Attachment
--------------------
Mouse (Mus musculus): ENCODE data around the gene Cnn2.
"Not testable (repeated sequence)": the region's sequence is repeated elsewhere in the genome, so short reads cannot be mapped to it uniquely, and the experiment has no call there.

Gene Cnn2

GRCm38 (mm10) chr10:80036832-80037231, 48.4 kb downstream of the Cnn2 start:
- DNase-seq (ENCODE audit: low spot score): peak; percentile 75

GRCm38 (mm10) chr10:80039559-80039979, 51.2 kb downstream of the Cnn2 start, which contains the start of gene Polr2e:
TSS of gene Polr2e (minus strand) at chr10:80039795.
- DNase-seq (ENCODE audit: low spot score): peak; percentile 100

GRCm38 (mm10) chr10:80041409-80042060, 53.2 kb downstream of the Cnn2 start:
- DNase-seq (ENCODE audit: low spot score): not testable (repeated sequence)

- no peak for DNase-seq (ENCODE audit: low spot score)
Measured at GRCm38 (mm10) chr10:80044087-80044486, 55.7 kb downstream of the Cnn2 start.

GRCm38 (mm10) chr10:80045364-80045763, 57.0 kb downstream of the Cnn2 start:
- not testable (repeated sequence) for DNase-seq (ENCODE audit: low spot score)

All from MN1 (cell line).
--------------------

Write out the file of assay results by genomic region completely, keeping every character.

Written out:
Mouse (Mus musculus): ENCODE data around the gene Cnn2.
"Not testable (repeated sequence)": the region's sequence is repeated elsewhere in the genome, so short reads cannot be mapped to it uniquely, and the experiment has no call there.

Gene Cnn2

GRCm38 (mm10) chr10:80036832-80037231, 48.4 kb downstream of the Cnn2 start:
- DNase-seq (ENCODE audit: low spot score): peak; percentile 75

GRCm38 (mm10) chr10:80039559-80039979, 51.2 kb downstream of the Cnn2 start, which contains the start of gene Polr2e:
TSS of gene Polr2e (minus strand) at chr10:80039795.
- DNase-seq (ENCODE audit: low spot score): peak; percentile 100

GRCm38 (mm10) chr10:80041409-80042060, 53.2 kb downstream of the Cnn2 start:
- DNase-seq (ENCODE audit: low spot score): not testable (repeated sequence)

- no peak for DNase-seq (ENCODE audit: low spot score)
Measured at GRCm38 (mm10) chr10:80044087-80044486, 55.7 kb downstream of the Cnn2 start.

GRCm38 (mm10) chr10:80045364-80045763, 57.0 kb downstream of the Cnn2 start:
- not testable (repeated sequence) for DNase-seq (ENCODE audit: low spot score)

All from MN1 (cell line).